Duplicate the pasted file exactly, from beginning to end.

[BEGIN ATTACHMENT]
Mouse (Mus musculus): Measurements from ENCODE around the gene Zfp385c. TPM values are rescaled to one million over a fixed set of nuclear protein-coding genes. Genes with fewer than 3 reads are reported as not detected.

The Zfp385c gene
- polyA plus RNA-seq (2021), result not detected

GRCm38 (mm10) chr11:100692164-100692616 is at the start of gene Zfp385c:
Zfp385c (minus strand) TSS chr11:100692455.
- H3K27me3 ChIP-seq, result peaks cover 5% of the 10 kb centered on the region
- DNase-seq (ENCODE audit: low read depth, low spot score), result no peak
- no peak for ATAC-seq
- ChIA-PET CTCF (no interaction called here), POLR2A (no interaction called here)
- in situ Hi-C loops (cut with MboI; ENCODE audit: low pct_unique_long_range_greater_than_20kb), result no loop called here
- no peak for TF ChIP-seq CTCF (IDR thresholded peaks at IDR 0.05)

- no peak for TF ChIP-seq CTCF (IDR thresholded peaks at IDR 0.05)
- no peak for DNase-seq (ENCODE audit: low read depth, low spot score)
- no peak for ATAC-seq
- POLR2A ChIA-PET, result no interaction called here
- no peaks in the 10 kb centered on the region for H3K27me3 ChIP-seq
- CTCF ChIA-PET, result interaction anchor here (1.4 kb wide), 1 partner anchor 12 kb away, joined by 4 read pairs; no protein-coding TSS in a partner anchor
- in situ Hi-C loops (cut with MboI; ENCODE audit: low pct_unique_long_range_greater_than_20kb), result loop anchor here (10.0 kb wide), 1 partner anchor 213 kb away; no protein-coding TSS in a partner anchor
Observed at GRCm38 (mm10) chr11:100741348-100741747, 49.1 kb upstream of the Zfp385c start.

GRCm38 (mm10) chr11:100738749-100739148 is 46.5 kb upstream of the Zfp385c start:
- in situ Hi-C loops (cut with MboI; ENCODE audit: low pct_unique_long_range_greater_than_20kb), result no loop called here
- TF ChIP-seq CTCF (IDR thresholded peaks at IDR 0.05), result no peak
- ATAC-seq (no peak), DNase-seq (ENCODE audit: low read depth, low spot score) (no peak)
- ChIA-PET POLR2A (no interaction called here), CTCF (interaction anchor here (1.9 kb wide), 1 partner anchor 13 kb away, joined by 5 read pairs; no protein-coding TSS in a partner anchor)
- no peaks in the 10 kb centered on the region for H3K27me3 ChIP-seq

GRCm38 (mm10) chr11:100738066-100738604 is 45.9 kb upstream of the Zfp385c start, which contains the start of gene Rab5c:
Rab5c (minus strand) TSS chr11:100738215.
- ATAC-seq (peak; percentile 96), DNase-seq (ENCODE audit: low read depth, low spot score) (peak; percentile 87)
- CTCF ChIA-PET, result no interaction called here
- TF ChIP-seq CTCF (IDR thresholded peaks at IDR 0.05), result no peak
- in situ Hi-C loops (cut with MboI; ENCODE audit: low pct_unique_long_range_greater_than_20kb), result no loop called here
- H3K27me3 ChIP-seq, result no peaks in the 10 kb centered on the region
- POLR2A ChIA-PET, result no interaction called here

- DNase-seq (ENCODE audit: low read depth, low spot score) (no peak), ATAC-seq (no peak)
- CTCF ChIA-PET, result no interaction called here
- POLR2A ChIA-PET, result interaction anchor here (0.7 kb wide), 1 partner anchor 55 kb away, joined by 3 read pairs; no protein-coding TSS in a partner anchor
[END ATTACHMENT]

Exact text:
Mouse (Mus musculus): Measurements from ENCODE around the gene Zfp385c. TPM values are rescaled to one million over a fixed set of nuclear protein-coding genes. Genes with fewer than 3 reads are reported as not detected.

The Zfp385c gene
- polyA plus RNA-seq (2021), result not detected

GRCm38 (mm10) chr11:100692164-100692616 is at the start of gene Zfp385c:
Zfp385c (minus strand) TSS chr11:100692455.
- H3K27me3 ChIP-seq, result peaks cover 5% of the 10 kb centered on the region
- DNase-seq (ENCODE audit: low read depth, low spot score), result no peak
- no peak for ATAC-seq
- ChIA-PET CTCF (no interaction called here), POLR2A (no interaction called here)
- in situ Hi-C loops (cut with MboI; ENCODE audit: low pct_unique_long_range_greater_than_20kb), result no loop called here
- no peak for TF ChIP-seq CTCF (IDR thresholded peaks at IDR 0.05)

- no peak for TF ChIP-seq CTCF (IDR thresholded peaks at IDR 0.05)
- no peak for DNase-seq (ENCODE audit: low read depth, low spot score)
- no peak for ATAC-seq
- POLR2A ChIA-PET, result no interaction called here
- no peaks in the 10 kb centered on the region for H3K27me3 ChIP-seq
- CTCF ChIA-PET, result interaction anchor here (1.4 kb wide), 1 partner anchor 12 kb away, joined by 4 read pairs; no protein-coding TSS in a partner anchor
- in situ Hi-C loops (cut with MboI; ENCODE audit: low pct_unique_long_range_greater_than_20kb), result loop anchor here (10.0 kb wide), 1 partner anchor 213 kb away; no protein-coding TSS in a partner anchor
Observed at GRCm38 (mm10) chr11:100741348-100741747, 49.1 kb upstream of the Zfp385c start.

GRCm38 (mm10) chr11:100738749-100739148 is 46.5 kb upstream of the Zfp385c start:
- in situ Hi-C loops (cut with MboI; ENCODE audit: low pct_unique_long_range_greater_than_20kb), result no loop called here
- TF ChIP-seq CTCF (IDR thresholded peaks at IDR 0.05), result no peak
- ATAC-seq (no peak), DNase-seq (ENCODE audit: low read depth, low spot score) (no peak)
- ChIA-PET POLR2A (no interaction called here), CTCF (interaction anchor here (1.9 kb wide), 1 partner anchor 13 kb away, joined by 5 read pairs; no protein-coding TSS in a partner anchor)
- no peaks in the 10 kb centered on the region for H3K27me3 ChIP-seq

GRCm38 (mm10) chr11:100738066-100738604 is 45.9 kb upstream of the Zfp385c start, which contains the start of gene Rab5c:
Rab5c (minus strand) TSS chr11:100738215.
- ATAC-seq (peak; percentile 96), DNase-seq (ENCODE audit: low read depth, low spot score) (peak; percentile 87)
- CTCF ChIA-PET, result no interaction called here
- TF ChIP-seq CTCF (IDR thresholded peaks at IDR 0.05), result no peak
- in situ Hi-C loops (cut with MboI; ENCODE audit: low pct_unique_long_range_greater_than_20kb), result no loop called here
- H3K27me3 ChIP-seq, result no peaks in the 10 kb centered on the region
- POLR2A ChIA-PET, result no interaction called here

- DNase-seq (ENCODE audit: low read depth, low spot score) (no peak), ATAC-seq (no peak)
- CTCF ChIA-PET, result no interaction called here
- POLR2A ChIA-PET, result interaction anchor here (0.7 kb wide), 1 partner anchor 55 kb away, joined by 3 read pairs; no protein-coding TSS in a partner anchor